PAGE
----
This outline begins in chapter 2. The key principle Mill directs us to, is the much remarked upon Happiness Principle : Acts are right insofar as they tend to increase the overall happiness or decrease unhappiness. By happiness, Mill is eager to point out, he does not mean the trite notion of momentary bliss, but all the aspects of life that are satisfying or pleasurable. Additionally, in discerning what types of happiness are best, he uses a controversial criterion: of any pair of actions where everyone or nearly everyone who has tried both prefers one over the other, the preferred one is the one bringing greater happiness. 

This, Mill believes, demonstrates that so-called higher pleasures of mental, moral, or aesthetic quality are better than lower, sensation-driven pleasures. It also leaves philosophizing and intellectual thinking as some of the greatest pleasures around — quite convenient for Mill, given that this is what he spent much of his time doing outside of political advocacy.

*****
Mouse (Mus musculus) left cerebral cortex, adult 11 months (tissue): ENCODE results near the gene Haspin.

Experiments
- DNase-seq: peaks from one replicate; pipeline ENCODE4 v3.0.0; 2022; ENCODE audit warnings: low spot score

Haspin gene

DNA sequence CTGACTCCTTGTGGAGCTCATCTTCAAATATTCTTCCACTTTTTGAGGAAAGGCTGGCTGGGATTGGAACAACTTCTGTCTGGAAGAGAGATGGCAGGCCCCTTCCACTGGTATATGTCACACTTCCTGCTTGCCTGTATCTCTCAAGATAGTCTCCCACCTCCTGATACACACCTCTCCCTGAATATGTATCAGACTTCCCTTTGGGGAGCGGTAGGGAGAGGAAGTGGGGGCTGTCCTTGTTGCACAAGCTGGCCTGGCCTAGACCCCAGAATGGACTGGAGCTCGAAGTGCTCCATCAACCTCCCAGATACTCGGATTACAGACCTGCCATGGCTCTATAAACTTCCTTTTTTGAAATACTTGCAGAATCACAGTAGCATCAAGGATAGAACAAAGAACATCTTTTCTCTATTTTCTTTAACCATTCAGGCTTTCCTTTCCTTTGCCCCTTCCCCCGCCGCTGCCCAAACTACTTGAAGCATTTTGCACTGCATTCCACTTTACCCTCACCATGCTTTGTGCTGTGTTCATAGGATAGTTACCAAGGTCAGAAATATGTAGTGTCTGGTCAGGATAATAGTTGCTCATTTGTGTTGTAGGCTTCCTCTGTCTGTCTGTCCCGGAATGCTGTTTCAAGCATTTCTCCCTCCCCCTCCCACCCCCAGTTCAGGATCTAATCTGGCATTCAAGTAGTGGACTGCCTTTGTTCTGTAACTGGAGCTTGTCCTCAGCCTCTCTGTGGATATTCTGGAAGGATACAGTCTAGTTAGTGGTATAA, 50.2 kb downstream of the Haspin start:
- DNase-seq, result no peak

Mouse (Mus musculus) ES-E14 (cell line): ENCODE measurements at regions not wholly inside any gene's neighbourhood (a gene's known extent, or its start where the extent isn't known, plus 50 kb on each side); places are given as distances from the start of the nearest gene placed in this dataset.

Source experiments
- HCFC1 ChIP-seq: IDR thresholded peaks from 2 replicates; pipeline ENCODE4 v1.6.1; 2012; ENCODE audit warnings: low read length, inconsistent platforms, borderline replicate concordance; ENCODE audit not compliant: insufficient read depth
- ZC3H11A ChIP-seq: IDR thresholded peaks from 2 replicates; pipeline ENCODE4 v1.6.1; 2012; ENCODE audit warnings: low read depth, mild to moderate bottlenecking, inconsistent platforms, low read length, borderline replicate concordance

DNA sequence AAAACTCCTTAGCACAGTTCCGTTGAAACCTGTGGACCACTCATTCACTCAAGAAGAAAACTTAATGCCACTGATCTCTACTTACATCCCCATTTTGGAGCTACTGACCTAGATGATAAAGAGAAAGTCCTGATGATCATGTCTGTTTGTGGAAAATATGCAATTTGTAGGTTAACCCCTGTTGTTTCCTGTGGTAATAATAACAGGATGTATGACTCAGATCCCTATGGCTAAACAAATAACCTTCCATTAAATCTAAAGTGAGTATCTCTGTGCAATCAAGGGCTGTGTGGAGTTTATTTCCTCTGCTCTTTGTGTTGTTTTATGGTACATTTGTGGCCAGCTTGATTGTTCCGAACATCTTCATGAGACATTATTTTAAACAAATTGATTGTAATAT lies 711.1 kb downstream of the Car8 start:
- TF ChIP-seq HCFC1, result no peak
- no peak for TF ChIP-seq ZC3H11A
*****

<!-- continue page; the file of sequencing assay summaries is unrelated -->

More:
Furthermore, Mill notes, other principles often embedded in moral language, such as veracity or virtue, still have purchase in Utilitarianism. However, these are secondary principles, which, while good guideposts to moral behavior, are not the ultimate deciding factors of right and wrong. The ultimate judge of rightness and wrongness is the degree to which happiness has been increased or decreased.

In chapter 3, Mill dedicates significant time to describing how Utilitarianism is not unique from most ethical theories in certain ways. The same psychological and social sanctions will be used to prompt people to perform moral actions. While it may take time before the tenets of Utilitarianism seep out into society through education and persuasion, the mental and social tools to prompt moral behavior are already there, even if what is considered moral is changing.